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Pediatrics. 2003 Aug;112(2):320-3.

Bicycle helmet assessment during well visits reveals severe shortcomings in condition and fit.

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Falmouth Pediatric Associates, Falmouth, Massachusetts 02540, USA.



Improper bicycle helmet fit increases the risk of head injury. Information on the rate of proper use of bicycle helmets is lacking. Promotion of helmet use is recommended at well-child and adolescent visits. Actual helmet assessment during such visits has not been reported.


The primary goal of this study is to measure the proportion of children whose helmets are in proper condition and can be made to fit properly by the child and/or parent. The secondary goal is to begin to assess the value and practicality of helmet inspection during well-child and adolescent visits.


The study took place at a private pediatric office in Falmouth, Massachusetts, from June 1 through August 31, 2001. Eligible children and adolescents were those aged 4 to 18 years presenting for well examination, along with siblings present at the visit. Eligible families completed a questionnaire, then had a timed attempt to fit a helmet, followed by an assessment of helmet fit and condition against a predetermined standard.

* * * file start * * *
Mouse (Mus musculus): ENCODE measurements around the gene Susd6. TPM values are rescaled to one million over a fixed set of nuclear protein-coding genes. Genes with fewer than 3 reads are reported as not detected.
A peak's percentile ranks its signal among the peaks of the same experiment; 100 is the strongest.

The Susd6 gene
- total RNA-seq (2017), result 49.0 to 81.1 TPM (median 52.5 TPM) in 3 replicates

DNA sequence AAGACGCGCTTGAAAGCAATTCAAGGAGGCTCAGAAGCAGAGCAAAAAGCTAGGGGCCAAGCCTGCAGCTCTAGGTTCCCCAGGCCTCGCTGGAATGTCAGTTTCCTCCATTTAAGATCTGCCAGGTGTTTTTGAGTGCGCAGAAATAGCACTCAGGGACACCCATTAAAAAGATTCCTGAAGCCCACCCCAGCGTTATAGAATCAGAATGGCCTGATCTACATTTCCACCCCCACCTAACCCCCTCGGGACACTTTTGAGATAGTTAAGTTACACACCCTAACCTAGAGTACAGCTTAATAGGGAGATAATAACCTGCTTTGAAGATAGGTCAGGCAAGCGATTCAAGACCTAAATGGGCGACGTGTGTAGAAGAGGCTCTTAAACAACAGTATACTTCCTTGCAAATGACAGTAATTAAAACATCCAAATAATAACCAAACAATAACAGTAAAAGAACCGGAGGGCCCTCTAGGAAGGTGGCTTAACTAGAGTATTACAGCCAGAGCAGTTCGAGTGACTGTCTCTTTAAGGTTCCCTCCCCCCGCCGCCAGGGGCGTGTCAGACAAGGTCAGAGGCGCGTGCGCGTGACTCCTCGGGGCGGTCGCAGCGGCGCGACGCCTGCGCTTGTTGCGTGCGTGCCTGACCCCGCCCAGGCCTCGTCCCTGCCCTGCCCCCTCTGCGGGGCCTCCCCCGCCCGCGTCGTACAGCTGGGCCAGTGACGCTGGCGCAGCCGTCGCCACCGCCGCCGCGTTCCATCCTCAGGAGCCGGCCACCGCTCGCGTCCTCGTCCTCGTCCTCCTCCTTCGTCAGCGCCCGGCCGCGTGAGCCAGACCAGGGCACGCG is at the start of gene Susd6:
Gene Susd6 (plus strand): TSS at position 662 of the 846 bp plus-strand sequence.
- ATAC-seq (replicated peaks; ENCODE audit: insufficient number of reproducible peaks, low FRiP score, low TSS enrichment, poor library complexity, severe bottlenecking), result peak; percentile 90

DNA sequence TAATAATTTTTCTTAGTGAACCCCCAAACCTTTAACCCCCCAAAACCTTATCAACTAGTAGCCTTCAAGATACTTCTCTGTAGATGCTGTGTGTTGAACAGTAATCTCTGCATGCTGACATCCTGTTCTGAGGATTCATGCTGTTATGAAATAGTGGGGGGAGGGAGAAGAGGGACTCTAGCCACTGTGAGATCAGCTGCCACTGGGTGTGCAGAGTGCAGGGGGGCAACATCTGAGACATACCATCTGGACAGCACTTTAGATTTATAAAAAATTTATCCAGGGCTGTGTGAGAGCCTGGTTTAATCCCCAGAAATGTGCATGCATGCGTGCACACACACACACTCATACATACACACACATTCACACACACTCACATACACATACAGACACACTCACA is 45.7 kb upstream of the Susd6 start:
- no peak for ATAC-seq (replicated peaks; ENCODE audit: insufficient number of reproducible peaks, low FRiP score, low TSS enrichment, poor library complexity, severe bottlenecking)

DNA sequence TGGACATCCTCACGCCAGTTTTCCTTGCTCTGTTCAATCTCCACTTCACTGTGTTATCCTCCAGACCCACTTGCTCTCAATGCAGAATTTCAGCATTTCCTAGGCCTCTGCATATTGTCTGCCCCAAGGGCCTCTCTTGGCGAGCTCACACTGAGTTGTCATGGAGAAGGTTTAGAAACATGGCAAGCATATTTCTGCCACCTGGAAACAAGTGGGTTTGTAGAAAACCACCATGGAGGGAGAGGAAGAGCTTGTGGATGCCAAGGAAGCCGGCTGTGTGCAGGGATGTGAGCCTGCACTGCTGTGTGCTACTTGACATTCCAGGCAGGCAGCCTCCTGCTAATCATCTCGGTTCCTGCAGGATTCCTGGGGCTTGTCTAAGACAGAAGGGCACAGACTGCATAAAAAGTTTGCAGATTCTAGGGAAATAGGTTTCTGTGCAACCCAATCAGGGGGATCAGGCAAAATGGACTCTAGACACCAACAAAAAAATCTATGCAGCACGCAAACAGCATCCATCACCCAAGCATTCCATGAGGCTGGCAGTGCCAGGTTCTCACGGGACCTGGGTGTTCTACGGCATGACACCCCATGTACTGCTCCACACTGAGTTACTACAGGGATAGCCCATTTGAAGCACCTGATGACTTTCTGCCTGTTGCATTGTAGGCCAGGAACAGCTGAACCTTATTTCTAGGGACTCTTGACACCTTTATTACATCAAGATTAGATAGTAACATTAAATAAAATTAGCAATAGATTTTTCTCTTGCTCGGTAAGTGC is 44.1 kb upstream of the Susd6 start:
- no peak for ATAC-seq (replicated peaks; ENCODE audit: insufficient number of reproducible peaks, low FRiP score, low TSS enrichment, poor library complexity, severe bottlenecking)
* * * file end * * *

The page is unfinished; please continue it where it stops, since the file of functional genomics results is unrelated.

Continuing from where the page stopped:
Eighty-four percent (395/473) of eligible families participated. A total of 479 participants were assessed. Eighty-eight percent of participants (419/478) owned a helmet. Reported helmet use "always" or "almost always" was 73% for bicycling (317/434), 69% for in-line skating (193/279), 58% for scootering (179/310), and 50% for skateboarding (79/158). Compared with younger children, teenagers were less likely to wear helmets for all activities. Complete pass rate for every aspect of condition and fit was 4% (20/478, 95% confidence interval: 3-6). The pass rate when the parent alone fit the helmet was 0% (0/52). Three individual aspects of fit were most problematic: 1) helmet 'resting position' too high on the forehead (pass rate 249/479; 52%), 2) improper strap position (pass rate 157/476; 33%), and 3) excessive movement of the helmet from front to back of the head (pass rate 247/479; 52%). Mean time for questionnaire completion was 4 (standard deviation: +/-1) minutes, and 7 (standard deviation: +/-3) minutes for helmet assessment.


Ninety-six percent of children and adolescents wore helmets in inadequate condition and/or with inadequate fit. This occurred despite a high acceptance of helmet use by this population. Initial evidence suggests that helmet assessment during well visits may be practical and valuable.

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